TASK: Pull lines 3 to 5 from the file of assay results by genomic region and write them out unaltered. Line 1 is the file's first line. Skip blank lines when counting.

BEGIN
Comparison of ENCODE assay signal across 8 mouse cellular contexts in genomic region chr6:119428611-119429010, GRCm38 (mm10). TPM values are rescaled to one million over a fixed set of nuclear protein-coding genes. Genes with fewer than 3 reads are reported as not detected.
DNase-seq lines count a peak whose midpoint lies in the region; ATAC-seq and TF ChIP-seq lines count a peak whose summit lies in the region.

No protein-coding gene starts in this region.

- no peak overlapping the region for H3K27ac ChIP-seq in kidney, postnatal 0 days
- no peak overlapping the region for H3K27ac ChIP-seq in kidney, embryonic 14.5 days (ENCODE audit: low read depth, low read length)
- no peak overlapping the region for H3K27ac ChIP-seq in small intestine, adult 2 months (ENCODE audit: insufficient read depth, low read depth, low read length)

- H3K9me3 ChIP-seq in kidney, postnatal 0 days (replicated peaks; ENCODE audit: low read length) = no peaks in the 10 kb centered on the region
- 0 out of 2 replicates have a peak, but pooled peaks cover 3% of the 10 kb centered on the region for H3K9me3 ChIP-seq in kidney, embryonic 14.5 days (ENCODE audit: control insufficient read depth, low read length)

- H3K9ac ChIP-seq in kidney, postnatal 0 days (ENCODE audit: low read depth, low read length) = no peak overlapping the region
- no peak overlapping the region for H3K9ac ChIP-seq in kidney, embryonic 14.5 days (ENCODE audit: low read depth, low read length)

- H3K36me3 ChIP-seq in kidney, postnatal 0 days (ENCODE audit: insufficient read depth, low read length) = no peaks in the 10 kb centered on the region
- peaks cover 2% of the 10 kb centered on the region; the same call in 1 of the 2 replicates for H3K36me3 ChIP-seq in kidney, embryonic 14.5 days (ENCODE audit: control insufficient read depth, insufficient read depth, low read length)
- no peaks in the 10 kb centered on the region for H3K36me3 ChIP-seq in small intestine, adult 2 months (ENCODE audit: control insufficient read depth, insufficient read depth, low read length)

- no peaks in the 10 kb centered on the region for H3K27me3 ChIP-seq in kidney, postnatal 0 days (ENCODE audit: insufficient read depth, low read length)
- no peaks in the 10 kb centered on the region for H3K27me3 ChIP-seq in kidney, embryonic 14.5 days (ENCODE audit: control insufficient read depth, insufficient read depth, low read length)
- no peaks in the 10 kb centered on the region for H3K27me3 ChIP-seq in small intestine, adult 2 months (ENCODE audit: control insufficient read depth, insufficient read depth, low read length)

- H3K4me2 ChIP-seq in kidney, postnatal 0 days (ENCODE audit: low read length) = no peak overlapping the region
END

No protein-coding gene starts in this region.

- no peak overlapping the region for H3K27ac ChIP-seq in kidney, postnatal 0 days
- no peak overlapping the region for H3K27ac ChIP-seq in kidney, embryonic 14.5 days (ENCODE audit: low read depth, low read length)